My Birth-Day.

A poem by Thomas Moore

"My birth-day"--what a different sound
That word had in my youthful ears!
And how, each time the day comes round,
Less and less white its mark appears!

"When first our scanty years are told,
It seems like pastime to grow old;
And as Youth counts the shining links
That Time around him binds so fast,
Pleased with the task, he little thinks
How hard that chain will press at last.
Vain was the man, and false as vain,
Who said--"were he ordained to run
"His long career of life again,
"He would do all that he had done."--
Ah, 'tis not thus the voice that dwells
In sober birth-days speaks to me;
Far otherwise--of time it tells,
Lavished unwisely, carelessly:
Of counsel mockt; of talents made
Haply for high and pure designs,
But oft, like Israel's incense, laid
Upon unholy, earthly shrines;
Of nursing many a wrong desire,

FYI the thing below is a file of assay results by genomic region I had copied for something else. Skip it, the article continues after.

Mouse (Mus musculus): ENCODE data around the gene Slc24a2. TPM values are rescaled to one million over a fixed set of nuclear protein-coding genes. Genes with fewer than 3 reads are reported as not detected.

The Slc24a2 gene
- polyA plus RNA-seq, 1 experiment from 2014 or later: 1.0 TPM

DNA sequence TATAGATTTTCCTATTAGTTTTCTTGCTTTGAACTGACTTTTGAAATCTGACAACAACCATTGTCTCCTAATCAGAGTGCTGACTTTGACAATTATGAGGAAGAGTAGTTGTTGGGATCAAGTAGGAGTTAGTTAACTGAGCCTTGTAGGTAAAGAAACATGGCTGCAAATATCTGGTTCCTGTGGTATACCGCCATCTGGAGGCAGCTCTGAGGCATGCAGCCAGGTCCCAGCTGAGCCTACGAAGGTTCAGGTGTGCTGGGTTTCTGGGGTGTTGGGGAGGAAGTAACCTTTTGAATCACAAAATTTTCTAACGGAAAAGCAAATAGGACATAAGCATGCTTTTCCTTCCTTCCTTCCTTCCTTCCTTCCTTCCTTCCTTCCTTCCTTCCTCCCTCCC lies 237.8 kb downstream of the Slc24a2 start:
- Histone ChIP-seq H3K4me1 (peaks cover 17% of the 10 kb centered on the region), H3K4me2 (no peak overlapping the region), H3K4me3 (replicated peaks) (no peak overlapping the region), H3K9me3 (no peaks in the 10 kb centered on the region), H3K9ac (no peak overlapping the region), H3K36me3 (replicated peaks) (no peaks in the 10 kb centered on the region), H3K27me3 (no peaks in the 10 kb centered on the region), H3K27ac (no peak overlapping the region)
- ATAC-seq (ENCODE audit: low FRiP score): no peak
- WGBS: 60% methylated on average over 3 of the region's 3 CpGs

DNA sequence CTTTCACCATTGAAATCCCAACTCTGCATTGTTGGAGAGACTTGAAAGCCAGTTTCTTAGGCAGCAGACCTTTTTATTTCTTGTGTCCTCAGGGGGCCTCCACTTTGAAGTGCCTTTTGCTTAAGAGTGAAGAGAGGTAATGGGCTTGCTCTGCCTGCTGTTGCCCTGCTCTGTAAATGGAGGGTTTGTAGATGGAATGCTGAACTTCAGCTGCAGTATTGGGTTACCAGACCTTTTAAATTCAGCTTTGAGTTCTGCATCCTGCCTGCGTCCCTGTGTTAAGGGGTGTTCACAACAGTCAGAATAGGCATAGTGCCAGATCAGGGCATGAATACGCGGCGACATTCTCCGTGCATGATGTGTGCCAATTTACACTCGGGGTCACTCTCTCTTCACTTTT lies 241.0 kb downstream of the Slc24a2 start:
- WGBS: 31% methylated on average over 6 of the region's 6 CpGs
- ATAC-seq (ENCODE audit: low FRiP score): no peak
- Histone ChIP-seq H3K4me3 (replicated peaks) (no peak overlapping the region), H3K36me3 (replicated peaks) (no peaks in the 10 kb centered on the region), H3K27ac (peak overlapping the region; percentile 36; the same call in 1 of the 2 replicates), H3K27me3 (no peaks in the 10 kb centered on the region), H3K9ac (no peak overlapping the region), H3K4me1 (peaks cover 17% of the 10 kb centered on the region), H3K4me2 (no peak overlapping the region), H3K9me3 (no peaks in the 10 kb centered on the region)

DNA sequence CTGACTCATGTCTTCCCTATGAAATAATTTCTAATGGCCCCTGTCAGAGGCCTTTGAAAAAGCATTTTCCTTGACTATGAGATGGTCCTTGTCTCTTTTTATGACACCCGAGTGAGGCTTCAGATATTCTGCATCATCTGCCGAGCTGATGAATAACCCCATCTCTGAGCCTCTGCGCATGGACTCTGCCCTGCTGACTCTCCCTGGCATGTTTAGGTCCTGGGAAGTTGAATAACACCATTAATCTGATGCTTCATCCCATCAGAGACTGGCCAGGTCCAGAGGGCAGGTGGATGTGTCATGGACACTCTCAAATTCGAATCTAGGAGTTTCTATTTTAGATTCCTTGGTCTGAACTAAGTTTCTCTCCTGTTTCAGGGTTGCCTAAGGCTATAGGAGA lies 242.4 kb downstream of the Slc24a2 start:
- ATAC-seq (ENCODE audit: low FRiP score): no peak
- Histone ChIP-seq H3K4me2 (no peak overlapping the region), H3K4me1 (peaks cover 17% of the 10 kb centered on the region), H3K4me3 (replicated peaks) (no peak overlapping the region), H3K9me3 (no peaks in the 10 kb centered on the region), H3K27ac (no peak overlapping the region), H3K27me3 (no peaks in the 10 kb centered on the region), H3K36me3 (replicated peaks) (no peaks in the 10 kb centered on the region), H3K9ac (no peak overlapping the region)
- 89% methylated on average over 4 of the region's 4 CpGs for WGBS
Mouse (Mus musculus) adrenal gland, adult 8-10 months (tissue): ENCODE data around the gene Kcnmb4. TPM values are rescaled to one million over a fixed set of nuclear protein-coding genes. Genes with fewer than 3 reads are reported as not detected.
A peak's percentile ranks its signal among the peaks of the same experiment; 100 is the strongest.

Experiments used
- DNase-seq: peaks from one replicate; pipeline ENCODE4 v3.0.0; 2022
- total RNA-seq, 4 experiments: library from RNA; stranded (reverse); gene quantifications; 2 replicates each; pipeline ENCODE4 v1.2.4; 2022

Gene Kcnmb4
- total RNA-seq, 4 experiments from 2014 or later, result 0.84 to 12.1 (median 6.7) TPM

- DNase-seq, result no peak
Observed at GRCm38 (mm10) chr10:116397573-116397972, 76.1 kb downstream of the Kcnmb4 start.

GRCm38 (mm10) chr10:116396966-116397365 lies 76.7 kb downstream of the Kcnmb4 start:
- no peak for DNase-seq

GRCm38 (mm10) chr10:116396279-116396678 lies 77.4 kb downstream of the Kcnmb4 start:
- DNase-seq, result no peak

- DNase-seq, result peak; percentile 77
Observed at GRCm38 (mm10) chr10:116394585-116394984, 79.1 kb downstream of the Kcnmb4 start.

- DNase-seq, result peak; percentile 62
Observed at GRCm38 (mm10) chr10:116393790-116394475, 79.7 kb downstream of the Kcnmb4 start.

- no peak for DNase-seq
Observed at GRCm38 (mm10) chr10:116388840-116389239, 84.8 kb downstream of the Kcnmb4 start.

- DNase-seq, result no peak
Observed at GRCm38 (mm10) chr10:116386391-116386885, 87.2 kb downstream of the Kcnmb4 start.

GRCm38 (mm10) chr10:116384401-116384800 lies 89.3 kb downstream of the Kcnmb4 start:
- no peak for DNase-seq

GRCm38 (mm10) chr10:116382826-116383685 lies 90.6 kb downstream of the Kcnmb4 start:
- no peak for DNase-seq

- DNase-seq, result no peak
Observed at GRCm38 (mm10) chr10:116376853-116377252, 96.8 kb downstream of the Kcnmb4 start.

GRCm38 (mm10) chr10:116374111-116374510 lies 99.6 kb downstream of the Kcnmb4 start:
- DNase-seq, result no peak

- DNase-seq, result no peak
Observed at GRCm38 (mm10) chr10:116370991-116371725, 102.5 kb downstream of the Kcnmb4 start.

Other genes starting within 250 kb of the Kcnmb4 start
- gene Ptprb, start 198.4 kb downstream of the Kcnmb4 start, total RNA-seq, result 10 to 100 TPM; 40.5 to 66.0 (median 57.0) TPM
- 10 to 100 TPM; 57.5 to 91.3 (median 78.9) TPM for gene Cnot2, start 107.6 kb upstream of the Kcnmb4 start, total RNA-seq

Of wandering after Love too far,
And taking every meteor fire
That crost my pathway, for his star.--
All this it tells, and, could I trace
The imperfect picture o'er again.
With power to add, retouch, efface
The lights and shades, the joy and pain,
How little of the past would stay!
How quickly all should melt away--
All--but that Freedom of the Mind
Which hath been more than wealth to me;
Those friendships, in my boyhood twined,
And kept till now unchangingly,
And that dear home, that saving ark,
Where Love's true light at last I've found,
Cheering within, when all grows dark
And comfortless and stormy round!

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